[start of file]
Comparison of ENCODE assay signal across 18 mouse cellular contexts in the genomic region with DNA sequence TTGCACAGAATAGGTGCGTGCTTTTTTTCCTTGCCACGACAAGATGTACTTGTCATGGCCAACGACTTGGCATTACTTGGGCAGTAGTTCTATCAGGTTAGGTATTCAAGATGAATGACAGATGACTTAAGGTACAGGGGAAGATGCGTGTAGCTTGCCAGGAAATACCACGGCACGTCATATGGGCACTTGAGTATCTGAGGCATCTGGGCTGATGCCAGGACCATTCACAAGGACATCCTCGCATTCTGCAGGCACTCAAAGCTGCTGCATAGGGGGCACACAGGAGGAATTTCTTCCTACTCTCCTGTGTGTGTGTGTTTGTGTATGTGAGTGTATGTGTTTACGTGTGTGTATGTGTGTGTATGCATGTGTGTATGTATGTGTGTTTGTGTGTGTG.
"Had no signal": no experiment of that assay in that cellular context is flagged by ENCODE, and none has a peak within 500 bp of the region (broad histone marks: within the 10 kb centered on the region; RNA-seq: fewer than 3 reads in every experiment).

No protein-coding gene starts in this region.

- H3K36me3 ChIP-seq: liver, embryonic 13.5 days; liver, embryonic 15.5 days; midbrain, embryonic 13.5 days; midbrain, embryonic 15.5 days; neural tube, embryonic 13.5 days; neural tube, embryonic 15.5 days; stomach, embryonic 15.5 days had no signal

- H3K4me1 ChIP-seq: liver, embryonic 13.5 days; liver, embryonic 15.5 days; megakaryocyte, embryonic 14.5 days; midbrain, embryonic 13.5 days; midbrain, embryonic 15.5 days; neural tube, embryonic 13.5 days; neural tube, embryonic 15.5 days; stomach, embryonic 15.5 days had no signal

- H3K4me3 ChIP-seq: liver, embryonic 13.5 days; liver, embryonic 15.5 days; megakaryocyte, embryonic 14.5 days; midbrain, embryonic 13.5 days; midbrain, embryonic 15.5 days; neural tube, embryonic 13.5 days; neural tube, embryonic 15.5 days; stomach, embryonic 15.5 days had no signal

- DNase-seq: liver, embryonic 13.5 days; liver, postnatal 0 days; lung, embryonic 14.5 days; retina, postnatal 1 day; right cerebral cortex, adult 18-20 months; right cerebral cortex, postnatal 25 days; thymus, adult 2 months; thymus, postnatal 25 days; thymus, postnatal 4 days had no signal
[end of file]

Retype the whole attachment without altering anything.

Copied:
Comparison of ENCODE assay signal across 18 mouse cellular contexts in the genomic region with DNA sequence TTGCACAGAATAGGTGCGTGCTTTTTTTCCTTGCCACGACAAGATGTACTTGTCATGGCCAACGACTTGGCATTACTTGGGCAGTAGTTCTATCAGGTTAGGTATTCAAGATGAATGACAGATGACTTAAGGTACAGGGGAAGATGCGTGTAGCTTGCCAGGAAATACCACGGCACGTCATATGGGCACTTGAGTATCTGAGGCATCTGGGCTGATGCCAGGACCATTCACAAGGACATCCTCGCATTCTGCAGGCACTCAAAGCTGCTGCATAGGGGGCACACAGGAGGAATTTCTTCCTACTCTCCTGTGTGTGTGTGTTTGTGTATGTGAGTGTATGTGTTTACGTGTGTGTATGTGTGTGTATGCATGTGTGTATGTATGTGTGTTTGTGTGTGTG.
"Had no signal": no experiment of that assay in that cellular context is flagged by ENCODE, and none has a peak within 500 bp of the region (broad histone marks: within the 10 kb centered on the region; RNA-seq: fewer than 3 reads in every experiment).

No protein-coding gene starts in this region.

- H3K36me3 ChIP-seq: liver, embryonic 13.5 days; liver, embryonic 15.5 days; midbrain, embryonic 13.5 days; midbrain, embryonic 15.5 days; neural tube, embryonic 13.5 days; neural tube, embryonic 15.5 days; stomach, embryonic 15.5 days had no signal

- H3K4me1 ChIP-seq: liver, embryonic 13.5 days; liver, embryonic 15.5 days; megakaryocyte, embryonic 14.5 days; midbrain, embryonic 13.5 days; midbrain, embryonic 15.5 days; neural tube, embryonic 13.5 days; neural tube, embryonic 15.5 days; stomach, embryonic 15.5 days had no signal

- H3K4me3 ChIP-seq: liver, embryonic 13.5 days; liver, embryonic 15.5 days; megakaryocyte, embryonic 14.5 days; midbrain, embryonic 13.5 days; midbrain, embryonic 15.5 days; neural tube, embryonic 13.5 days; neural tube, embryonic 15.5 days; stomach, embryonic 15.5 days had no signal

- DNase-seq: liver, embryonic 13.5 days; liver, postnatal 0 days; lung, embryonic 14.5 days; retina, postnatal 1 day; right cerebral cortex, adult 18-20 months; right cerebral cortex, postnatal 25 days; thymus, adult 2 months; thymus, postnatal 25 days; thymus, postnatal 4 days had no signal